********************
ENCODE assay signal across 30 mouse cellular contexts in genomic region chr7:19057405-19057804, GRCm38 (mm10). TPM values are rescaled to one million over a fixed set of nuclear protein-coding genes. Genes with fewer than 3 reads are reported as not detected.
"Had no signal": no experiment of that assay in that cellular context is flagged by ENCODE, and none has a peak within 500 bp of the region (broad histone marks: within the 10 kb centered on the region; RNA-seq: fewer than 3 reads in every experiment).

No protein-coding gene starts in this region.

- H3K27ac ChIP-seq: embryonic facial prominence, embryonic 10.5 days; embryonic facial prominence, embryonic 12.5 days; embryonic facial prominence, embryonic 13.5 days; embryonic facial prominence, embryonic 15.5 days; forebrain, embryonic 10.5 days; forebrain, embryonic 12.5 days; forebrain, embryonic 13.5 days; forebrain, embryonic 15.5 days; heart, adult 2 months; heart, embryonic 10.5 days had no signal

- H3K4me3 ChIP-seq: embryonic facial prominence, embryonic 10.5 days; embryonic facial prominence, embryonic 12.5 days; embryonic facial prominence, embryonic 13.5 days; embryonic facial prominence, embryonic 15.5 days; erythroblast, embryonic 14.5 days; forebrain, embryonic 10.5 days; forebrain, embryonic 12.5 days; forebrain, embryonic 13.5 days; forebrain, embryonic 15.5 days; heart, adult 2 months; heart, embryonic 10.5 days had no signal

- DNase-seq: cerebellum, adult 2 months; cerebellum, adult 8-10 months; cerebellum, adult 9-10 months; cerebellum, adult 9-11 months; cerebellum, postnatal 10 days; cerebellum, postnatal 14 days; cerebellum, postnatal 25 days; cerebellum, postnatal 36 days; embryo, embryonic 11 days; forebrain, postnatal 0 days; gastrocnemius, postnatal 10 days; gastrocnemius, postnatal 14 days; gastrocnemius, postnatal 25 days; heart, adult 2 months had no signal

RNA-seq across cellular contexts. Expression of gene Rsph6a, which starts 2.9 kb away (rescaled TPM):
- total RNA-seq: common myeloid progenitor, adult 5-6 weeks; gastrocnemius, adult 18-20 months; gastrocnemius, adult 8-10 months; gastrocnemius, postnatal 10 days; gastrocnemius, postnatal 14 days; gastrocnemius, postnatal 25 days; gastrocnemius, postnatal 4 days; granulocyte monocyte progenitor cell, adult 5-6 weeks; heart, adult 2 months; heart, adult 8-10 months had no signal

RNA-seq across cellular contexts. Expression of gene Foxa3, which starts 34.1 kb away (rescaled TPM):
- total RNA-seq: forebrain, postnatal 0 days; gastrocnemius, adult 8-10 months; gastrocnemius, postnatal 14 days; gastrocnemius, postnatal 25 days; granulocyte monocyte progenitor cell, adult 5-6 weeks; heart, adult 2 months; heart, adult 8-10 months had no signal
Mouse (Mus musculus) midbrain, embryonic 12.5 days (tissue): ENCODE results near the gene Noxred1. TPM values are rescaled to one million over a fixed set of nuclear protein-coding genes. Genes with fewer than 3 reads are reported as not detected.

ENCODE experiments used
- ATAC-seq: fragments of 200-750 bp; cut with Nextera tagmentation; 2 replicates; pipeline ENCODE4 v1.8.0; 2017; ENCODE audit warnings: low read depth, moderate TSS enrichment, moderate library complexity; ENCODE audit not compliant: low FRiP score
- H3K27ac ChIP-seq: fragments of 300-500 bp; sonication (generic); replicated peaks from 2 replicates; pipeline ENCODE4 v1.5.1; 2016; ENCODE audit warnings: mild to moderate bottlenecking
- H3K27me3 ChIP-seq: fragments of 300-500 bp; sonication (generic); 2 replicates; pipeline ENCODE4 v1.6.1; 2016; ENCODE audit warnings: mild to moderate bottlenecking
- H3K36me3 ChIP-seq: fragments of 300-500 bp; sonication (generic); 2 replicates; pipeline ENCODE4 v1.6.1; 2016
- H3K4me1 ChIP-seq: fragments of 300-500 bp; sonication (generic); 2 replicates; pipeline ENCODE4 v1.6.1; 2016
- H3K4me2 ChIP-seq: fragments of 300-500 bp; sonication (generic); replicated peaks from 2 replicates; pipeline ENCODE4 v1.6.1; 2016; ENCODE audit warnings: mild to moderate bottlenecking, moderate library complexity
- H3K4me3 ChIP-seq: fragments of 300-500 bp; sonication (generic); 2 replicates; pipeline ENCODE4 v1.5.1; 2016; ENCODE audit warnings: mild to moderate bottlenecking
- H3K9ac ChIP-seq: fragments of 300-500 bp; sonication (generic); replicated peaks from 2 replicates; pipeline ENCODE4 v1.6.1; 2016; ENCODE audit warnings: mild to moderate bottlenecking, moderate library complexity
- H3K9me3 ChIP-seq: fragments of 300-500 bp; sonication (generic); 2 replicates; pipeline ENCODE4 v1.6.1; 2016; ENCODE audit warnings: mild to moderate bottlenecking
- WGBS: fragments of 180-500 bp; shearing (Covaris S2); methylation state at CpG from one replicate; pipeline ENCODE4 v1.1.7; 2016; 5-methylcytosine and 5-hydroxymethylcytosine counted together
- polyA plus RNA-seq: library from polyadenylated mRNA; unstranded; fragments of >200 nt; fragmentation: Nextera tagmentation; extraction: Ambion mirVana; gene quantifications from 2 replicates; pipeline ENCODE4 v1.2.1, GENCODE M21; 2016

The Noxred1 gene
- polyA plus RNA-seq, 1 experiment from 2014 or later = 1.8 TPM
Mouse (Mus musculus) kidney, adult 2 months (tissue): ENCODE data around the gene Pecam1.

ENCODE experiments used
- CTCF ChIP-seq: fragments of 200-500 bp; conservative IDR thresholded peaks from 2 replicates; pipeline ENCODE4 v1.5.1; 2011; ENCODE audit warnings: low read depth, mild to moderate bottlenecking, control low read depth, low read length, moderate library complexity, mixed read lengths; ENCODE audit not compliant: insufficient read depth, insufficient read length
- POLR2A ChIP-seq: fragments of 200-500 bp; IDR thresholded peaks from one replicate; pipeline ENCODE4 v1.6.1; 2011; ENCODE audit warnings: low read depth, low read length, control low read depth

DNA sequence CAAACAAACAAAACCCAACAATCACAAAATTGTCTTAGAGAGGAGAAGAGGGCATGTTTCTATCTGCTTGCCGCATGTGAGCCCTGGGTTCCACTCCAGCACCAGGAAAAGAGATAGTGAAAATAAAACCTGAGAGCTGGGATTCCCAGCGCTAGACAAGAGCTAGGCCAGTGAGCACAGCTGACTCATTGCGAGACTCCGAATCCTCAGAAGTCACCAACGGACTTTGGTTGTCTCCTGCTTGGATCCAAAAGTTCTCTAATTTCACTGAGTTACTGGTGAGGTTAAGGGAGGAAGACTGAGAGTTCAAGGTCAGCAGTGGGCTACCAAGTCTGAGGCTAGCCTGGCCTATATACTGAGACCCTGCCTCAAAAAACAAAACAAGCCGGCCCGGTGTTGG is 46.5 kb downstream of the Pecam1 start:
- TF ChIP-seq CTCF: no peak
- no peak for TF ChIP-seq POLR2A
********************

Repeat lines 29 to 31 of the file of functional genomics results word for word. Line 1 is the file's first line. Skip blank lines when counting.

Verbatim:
- POLR2A ChIP-seq: fragments of 200-500 bp; IDR thresholded peaks from one replicate; pipeline ENCODE4 v1.6.1; 2011; ENCODE audit warnings: low read depth, low read length, control low read depth

DNA sequence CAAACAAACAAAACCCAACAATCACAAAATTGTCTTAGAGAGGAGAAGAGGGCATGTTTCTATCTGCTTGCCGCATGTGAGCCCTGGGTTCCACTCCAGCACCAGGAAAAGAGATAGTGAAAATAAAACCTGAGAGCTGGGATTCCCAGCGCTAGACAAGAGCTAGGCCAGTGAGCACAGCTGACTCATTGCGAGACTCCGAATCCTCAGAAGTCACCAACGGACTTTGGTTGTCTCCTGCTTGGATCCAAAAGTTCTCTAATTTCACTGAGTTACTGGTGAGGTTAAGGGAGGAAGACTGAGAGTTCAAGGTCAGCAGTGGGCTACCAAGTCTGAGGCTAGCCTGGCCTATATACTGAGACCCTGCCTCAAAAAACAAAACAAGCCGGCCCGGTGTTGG is 46.5 kb downstream of the Pecam1 start:
- TF ChIP-seq CTCF: no peak